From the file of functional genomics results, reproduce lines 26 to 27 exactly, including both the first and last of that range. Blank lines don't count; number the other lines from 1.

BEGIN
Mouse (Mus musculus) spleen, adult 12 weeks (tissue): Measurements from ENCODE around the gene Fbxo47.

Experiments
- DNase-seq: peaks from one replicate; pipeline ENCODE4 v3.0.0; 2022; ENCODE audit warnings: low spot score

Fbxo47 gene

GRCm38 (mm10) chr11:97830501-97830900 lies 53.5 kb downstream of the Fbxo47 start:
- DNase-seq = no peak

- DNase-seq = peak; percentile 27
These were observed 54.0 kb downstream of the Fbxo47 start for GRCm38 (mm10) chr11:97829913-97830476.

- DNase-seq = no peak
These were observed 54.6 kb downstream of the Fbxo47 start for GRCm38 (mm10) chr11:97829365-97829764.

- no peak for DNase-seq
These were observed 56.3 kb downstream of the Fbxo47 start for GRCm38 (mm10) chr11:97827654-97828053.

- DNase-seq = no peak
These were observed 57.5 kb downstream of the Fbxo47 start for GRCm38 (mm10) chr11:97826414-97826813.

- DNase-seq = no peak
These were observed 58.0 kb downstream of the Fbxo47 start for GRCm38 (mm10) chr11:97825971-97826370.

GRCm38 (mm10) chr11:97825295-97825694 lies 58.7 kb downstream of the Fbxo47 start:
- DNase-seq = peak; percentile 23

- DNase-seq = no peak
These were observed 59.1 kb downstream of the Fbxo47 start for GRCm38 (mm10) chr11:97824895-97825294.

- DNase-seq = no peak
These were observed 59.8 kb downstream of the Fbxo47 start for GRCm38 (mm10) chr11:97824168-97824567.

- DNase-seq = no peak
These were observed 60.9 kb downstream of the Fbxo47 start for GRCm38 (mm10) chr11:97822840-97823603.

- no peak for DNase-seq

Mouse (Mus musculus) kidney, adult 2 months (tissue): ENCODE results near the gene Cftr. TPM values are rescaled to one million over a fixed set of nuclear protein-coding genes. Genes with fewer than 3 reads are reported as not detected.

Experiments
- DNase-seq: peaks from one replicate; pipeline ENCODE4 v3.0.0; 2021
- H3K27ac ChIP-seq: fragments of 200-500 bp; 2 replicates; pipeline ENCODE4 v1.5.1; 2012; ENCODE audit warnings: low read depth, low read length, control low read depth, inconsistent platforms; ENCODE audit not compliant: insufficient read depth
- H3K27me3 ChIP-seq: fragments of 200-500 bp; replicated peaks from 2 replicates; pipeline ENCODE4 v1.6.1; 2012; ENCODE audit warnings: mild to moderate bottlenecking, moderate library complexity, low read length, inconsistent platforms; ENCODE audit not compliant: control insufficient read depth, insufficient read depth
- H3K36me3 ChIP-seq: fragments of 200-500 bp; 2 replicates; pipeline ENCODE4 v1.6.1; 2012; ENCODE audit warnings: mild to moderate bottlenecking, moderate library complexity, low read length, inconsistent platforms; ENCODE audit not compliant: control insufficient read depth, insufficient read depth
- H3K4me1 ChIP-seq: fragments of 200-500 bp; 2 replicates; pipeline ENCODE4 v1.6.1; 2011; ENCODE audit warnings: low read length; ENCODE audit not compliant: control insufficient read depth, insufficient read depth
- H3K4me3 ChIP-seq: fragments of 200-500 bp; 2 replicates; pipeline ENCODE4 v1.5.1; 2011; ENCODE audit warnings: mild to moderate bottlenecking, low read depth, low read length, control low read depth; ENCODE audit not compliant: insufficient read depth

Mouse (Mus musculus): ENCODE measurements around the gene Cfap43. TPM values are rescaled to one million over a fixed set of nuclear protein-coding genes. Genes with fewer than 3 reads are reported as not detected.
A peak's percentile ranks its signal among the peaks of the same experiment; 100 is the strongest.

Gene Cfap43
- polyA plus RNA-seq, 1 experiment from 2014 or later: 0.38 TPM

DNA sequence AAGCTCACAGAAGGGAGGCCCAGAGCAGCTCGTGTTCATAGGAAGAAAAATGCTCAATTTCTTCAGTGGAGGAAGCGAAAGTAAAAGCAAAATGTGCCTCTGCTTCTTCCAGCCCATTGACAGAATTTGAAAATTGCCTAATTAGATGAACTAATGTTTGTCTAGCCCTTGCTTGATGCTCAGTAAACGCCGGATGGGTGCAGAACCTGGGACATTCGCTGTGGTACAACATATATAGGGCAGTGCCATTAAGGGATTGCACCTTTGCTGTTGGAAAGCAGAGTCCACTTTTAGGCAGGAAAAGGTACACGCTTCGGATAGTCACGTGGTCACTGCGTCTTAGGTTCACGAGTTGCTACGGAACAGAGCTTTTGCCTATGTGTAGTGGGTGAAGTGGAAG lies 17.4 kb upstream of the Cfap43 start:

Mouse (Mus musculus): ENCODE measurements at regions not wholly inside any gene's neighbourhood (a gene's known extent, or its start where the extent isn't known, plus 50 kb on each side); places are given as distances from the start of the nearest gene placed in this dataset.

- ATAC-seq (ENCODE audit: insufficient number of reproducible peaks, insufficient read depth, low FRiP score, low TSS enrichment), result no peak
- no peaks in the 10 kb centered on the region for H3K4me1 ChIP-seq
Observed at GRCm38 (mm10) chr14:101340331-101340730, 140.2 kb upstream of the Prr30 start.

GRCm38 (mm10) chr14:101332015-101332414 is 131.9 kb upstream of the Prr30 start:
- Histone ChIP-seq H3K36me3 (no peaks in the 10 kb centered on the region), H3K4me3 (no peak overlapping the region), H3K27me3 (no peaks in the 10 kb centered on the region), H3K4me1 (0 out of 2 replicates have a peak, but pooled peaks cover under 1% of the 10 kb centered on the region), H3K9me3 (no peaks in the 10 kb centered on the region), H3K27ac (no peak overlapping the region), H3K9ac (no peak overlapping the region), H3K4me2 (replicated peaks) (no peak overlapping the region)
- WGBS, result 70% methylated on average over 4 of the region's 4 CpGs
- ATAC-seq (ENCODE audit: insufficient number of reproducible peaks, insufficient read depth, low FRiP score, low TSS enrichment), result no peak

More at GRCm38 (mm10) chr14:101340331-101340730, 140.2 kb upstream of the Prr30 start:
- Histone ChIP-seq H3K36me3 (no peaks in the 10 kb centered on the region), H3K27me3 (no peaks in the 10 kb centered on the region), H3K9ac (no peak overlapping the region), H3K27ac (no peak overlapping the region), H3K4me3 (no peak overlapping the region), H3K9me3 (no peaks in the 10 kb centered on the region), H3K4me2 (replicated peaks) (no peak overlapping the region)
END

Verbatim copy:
Mouse (Mus musculus) kidney, adult 2 months (tissue): ENCODE results near the gene Cftr. TPM values are rescaled to one million over a fixed set of nuclear protein-coding genes. Genes with fewer than 3 reads are reported as not detected.

Experiments